To fully and systematically address the climate/energy crisis, the plan will have to be far broader in scope than what is currently being proposed. And while we need to mobilize society as a whole with a World War II-level of effort, the reality is that there’s never been a challenge like this before.

The idea is infectious. Could a big government jobs and spending program succeed in kicking into gear the transition from fossil fuels to renewable energy, and ultimately save us from catastrophic climate change? The energy transition is currently going way too slowly; it needs money and policy support. And many people would need job retraining in order to work in re-engineered, renewable-powered industrial systems. In the 1930s, the New Deal programs of Franklin Roosevelt helped create jobs while also building critical infrastructure, including rural electrification, roads, bridges, and government buildings. Today, as we confront the requirements to produce energy sustainably; to use it differently in transportation, manufacturing, and agriculture; and to reverse the current trend toward increasing economic inequality—in effect, to save and reinvent industrial civilization—the need is arguably much greater.

The public champions of the Green New Deal (GND) in the U.S. include Democratic progressive representatives Alexandria Ocasio-Cortez, Deb Haaland, Rashida Tlaib, Ilhan Omar, and Antonio Delgado. The idea is also supported by writer-activists Naomi Klein and Van Jones; by the Green Parties in the US and Europe; and by the Sierra Club,, Greenpeace, Friends of the Earth, and the Climate Mobilization. The proposals currently circulating in Washington aim to provide 100 percent renewable energy in 10 to 20 years while supporting job retraining and aiding communities impacted by climate change. Some proposals also include a carbon tax (often with a fee-and-dividend structure that would rebate funds to low-income people so they could afford more costly energy services), incentives for green investment, public banks, measures to re-regulate the financial system, and the first steps toward a global Marshall Plan.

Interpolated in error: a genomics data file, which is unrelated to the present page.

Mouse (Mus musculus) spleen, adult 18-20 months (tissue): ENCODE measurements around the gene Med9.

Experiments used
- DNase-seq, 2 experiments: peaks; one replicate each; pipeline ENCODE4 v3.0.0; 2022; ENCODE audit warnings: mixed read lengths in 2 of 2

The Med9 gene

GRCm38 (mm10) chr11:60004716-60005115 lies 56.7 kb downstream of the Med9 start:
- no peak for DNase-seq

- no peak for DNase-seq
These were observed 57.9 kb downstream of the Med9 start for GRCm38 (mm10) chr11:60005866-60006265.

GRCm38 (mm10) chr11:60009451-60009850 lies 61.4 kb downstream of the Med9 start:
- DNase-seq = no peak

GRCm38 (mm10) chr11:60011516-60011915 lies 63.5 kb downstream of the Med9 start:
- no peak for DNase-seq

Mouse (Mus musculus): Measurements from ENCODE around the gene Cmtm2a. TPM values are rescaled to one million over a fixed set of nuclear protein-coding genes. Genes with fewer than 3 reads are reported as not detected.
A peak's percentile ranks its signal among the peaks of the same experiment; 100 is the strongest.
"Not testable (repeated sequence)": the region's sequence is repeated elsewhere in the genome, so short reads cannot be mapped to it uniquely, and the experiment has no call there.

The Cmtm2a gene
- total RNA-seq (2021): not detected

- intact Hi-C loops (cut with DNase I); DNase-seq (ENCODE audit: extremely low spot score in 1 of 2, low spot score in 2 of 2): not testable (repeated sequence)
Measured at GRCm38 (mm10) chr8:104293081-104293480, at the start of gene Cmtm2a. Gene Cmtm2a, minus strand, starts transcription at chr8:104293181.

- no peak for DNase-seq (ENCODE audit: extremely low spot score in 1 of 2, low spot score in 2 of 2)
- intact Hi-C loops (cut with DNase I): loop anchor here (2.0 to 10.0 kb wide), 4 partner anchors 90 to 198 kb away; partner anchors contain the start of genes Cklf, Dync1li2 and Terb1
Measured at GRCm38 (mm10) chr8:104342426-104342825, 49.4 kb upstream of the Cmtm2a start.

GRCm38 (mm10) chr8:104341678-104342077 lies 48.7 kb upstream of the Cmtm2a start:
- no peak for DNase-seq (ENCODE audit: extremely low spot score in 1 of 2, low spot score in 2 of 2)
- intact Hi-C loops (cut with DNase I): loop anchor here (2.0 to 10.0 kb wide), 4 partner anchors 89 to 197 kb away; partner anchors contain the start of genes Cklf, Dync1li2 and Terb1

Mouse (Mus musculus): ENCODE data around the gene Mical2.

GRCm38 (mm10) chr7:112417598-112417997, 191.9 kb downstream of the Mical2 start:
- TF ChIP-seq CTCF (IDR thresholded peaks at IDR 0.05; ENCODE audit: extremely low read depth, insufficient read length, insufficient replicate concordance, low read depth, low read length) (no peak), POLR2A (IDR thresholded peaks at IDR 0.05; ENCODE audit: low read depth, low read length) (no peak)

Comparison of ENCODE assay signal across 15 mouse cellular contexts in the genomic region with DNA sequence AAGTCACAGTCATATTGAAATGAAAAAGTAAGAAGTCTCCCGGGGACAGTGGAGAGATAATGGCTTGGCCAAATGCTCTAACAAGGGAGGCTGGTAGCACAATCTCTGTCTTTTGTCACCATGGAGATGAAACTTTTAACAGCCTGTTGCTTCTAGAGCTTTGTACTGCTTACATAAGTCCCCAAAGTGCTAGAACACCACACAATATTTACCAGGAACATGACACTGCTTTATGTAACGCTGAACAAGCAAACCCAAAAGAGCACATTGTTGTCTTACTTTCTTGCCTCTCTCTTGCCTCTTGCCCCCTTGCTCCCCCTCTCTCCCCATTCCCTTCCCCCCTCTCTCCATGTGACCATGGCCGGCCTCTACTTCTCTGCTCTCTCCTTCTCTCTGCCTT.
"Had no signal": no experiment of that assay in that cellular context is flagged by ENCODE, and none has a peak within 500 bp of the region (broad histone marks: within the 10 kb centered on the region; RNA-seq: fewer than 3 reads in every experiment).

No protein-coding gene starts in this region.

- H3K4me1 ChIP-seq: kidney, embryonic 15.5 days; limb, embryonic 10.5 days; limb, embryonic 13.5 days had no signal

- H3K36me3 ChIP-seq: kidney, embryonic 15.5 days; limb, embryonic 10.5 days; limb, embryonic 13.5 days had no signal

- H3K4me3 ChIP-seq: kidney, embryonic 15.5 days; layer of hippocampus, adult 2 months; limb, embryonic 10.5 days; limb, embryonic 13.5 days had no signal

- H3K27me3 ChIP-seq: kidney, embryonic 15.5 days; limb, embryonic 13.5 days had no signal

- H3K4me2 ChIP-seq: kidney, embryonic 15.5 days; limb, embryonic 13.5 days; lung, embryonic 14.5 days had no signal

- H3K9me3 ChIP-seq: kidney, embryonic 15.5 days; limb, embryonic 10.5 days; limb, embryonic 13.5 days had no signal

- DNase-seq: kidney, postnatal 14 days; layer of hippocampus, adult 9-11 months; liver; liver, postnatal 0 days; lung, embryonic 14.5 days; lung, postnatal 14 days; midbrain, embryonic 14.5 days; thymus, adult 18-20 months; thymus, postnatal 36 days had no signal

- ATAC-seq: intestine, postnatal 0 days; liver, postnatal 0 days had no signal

My organization, Post Carbon Institute, published one of the earliest Green New Deal proposals back in December 2008 (we called it the “Real New Deal”). At the time, the nation was in the throes of the Global Financial Crisis, and we were hopeful that the incoming Obama administration might be open to some radical thinking. As things turned out, our white paper—some of which seems a bit dated now—was almost completely ignored. Nevertheless, we now have the benefit of ten years of hindsight, and of the opportunity to reflect during that interval on the potentials and drawbacks of a government program aimed to transition the American economy so that it can better survive the 21st century. What follows are some thoughts based on that decade of reflection.

1. The fact that so many years have elapsed makes the job bigger and more desperately needed. Unfortunately, the more deeply we think about the Green New Deal, the more roadblocks we tend to see. As a result of a decade of delay, the energy transition needs to happen even more rapidly now than it did in 2008 if catastrophic climate change is to be averted; and, in the meantime, America’s energy usage has grown. So the job now is both bigger and harder. Thus solutions have to be even more radical, implying more adjustment, effort, and pain. A truly effective Green New Deal was a monumental challenge in 2008; it is likely to be more so now.

2. The political challenges to a Green New Deal were formidable then, and have grown over time. Today’s political scene (certainly in the US, but also in many other countries) is more polarized than it has been for many decades, and increased polarization tends to result in more time spent arguing and backbiting, and less time spent actually solving problems. Right-wing populism is on the rise in many countries around the world, feeding a tendency to blame government technocrats for perceived failures.

If the energy transition picks up steam, there will be winners and losers, and nearly everyone will have to sacrifice and adjust in various, significant ways. If sacrifices are seen to be unfair or unnecessary, blame may be the handiest recourse. Especially if policies are clumsily designed or implemented, the blowback may be swift and brutal (as the French government has learned via the “yellow vests” movement). In the face of all these pitfalls, timidity on the part of politicians seems understandable—even if the consequences of failure to act are ultimately suicidal.